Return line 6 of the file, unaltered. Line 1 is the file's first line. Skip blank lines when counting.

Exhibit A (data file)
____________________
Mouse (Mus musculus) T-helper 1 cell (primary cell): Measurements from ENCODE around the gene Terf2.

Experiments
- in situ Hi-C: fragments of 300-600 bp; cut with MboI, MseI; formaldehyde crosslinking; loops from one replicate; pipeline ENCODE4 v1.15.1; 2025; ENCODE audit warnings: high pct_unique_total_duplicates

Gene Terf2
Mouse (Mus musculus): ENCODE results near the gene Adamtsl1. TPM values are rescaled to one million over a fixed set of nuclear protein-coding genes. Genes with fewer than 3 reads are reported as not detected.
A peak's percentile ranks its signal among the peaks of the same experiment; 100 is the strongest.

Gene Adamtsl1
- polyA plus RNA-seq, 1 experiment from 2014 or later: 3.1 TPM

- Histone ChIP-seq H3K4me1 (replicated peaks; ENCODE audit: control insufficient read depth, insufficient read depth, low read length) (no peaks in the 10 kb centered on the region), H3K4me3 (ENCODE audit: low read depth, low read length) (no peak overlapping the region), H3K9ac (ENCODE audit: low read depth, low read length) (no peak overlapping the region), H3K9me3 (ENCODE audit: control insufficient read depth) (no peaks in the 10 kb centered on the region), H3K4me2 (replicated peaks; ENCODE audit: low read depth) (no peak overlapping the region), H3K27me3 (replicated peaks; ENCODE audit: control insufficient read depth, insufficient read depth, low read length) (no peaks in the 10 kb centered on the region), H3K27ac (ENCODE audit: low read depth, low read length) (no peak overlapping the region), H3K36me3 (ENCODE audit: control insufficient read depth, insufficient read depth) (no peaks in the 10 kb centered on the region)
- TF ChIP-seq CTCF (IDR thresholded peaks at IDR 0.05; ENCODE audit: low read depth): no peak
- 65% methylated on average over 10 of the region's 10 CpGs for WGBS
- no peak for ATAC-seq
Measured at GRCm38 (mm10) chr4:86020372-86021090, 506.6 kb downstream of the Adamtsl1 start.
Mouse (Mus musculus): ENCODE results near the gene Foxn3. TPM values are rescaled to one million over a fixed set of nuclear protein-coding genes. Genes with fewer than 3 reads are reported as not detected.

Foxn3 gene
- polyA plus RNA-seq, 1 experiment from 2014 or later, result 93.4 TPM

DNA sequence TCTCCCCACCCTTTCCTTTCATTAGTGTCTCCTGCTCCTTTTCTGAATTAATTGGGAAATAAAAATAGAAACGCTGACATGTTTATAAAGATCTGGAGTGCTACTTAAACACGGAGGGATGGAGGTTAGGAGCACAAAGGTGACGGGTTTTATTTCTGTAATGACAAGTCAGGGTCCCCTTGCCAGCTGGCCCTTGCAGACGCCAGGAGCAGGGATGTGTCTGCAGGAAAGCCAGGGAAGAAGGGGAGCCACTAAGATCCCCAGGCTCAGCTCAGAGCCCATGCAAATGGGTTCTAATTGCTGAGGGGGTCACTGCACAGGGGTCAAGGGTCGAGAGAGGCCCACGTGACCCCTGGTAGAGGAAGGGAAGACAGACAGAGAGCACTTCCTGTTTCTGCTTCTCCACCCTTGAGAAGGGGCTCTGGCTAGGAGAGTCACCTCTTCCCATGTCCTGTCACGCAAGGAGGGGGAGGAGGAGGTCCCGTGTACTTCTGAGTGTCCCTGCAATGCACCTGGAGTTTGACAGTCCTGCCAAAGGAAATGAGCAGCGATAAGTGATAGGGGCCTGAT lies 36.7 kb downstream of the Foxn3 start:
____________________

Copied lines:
A peak's percentile ranks its signal among the peaks of the same experiment; 100 is the strongest.